Actually I have had the privilege of dinning in almost every big hotel in Paro and Thimphu, of course as official invitee, but all these experiences have made no difference on my mindset. When my former student Gopi, who is now the marketing and communications officer with Le Meridian Riverfront in Paro, invited my family for a dinner, I panicked.

I couldn’t tell him about my strange condition. I couldn’t tell him that the big hotels make me feel small and that the radiance of interiors dim my confidence, that the politeness of the waiters makes me nervous and that I find everything so intimidating.

I rather kept pushing it for another time, and he being a professional who is groomed at a Starwood hotel kept asking when it would be the right time for me to come. Finally after much debate with my inferiority complex I braved to reveal it to my wife and daughter, and that’s when I reduced my options to nothing. Now it was them who pushed me.

Gopi was waiting for my family of five at the gate and we were ushered in to the lobby. I was familiar with that beautiful space, because I have been here twice in the past. But Gopi was prepared to surprise us, he led us to a corner and made us choose cocktails, and mocktails for the kids. That was new to us. I never thought there would be some many different types of cocktails.


Gopi then indicated that we move to the main thing; we were invited to a meal in their Pan Asian specialty restaurant called “Bamboo Chic”. That was another corner that I didn’t have the privilege to explore during my past visits, so I was waiting to be surprised. But you could imagine how uncomfortable I was feeling and how gingerly I was moving, just to make sure that I don’t land up doing anything stupid.

Bamboo Chic was a world in itself, so much part of the hotel yet so independent in its operation. It was as if the restaurant was waiting for us for the evening, the chefs in the open kitchen welcomed us and the waiters ushered us to the table. I was melting yet acting worthy of the invitation. Fortunately, the waitress waiting on us was a friend and that made us feel so relaxed. I was dying to tell her how uncomfortable I was feeling but as the conversation began things settled gradually.

I wasn’t expecting bathub and momo on the Pan Asian menu at least, yet expecting something familiar. But why would anyone come thus far for anything usual. So the manager of the F&B helped us in choosing, and he really knew how to do it for the family; he made sure that everyone asked for different cuisines so that we could all have the most out of our visit.

In the life of mine I have never feasted on such great variety of food and for the first time I saw food as a form of art. The way each cuisine was presented made me hesitate to put my fork and destroy the beauty of it. Following the art of food, was the science of taste; my ordinary tastebuds have never been exposed to such range of sensations. I wish I could explain those feelings that were beyond my usual sweet, salty, sour and hot tastes. Every plate had a story to tell- the literature of food. Now I know why there are food bloggers!







With such heartwarming hospitality showered on my humble family I thought I owed them an honest feedback, or rather a confession. So I shamelessly told them how their big brand scared the heart out of me, how their hotel appeared so inaccessible to locals and how otherwise we so much wish to visit.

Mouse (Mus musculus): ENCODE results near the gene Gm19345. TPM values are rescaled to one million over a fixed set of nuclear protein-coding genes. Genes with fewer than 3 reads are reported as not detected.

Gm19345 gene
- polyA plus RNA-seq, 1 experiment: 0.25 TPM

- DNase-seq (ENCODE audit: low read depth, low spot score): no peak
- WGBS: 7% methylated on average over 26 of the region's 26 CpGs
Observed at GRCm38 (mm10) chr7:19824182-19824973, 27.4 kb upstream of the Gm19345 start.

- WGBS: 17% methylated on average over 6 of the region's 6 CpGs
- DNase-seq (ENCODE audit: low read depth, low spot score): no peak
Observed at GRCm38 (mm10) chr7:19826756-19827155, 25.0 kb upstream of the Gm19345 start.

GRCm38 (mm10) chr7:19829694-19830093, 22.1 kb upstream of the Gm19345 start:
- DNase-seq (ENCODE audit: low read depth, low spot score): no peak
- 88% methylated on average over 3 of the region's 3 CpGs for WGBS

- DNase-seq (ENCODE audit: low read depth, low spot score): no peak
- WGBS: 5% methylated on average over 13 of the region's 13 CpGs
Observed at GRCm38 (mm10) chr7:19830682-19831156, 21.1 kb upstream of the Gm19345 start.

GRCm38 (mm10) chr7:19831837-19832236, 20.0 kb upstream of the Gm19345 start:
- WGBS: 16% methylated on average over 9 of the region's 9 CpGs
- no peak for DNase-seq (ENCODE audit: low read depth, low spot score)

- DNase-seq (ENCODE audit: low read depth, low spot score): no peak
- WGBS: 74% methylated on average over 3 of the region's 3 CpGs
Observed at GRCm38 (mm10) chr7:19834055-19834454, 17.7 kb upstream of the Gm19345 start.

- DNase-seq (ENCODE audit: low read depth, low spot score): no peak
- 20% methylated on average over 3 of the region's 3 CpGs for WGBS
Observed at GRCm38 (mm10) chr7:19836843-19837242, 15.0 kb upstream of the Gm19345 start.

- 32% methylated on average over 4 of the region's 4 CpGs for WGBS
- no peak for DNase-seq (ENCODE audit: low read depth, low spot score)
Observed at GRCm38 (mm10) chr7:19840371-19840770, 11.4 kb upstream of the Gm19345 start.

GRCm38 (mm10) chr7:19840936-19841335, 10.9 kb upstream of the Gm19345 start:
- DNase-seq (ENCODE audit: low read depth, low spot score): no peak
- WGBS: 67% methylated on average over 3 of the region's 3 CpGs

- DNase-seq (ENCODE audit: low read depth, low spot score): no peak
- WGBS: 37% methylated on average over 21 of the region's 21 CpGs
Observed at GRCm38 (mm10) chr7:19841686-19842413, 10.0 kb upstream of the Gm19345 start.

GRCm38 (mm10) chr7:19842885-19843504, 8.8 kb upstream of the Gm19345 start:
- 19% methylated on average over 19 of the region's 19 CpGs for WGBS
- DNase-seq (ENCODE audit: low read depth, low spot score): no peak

I felt so relived having gotten that of my chest but I didn’t expect my confession would go on to shatter the glass-wall I have build between my self-worth and big hotels.

The manager with so much sincerity in his voice confided to us that he and his team can claim it as their achievement if they could make their hotel popular among the local people, make it a favourite getaway place for Bhutanese families. He justified that their success with international guests was not theirs to claim, it was because of their brand and the network across the world. He was so convincing that I suddenly felt so differently about the big hotels- the myth was busted. He went on to bust more myths as he talked about affordability- explaining how any average Bhutanese could customise their menu and have a great experience with the same amount we spend at local café!

Today, I can confidently walk into any hotel and feel wanted there.


Sunday, August 20, 2017

The Sound of Slingshot

It wasn’t until I visited 2017 Haa Summer Festival that I knew there was a sound of slingshot that played a significant role. My understanding of slingshot was limited to its stone throwing function. Even the art of weaving one was new to me; I thought it was just plain leather going by the type of slingshot we used to play during our childhood.

Attending my hometown festival for the first time I was exploring the stalls for hoentay, tongba and rainbow trout delicacies, and there was no way a piece of rope woven from yak hair could draw my attention. But somehow while passing by a tent I couldn’t help notice the slingshot hanging among yak tail, bells and other yak products.
 
A typical slingshot from Haa (Of course they declared it wasn't done well)
I took it in my hands and started playing with it without a stone. It wasn’t long before a yak herder came and began naming the parts of it to me; what seemed like a piece of rope has four parts to it with names. The man told me that it wasn’t done well. There were flaws in two areas of slingshot we were looking at. I was intrigued. He was particularly not happy that the tip was made from nylon material and not yak hair. He said it wouldn’t sound good.


Sound good? What has slingshot got to do with sound? Isn’t it a weapon to propel stone across the distance? That’s the beginning of my understanding of the sound of the slingshot.

The man distanced himself from me into the open space, made a loop on one end to hold on to and sent it swinging over his head and after certain round made a sudden twist. Out of nowhere, an explosive sound was produced, completely unexpected from a piece of rope. It was physics of breaking the sound barrier.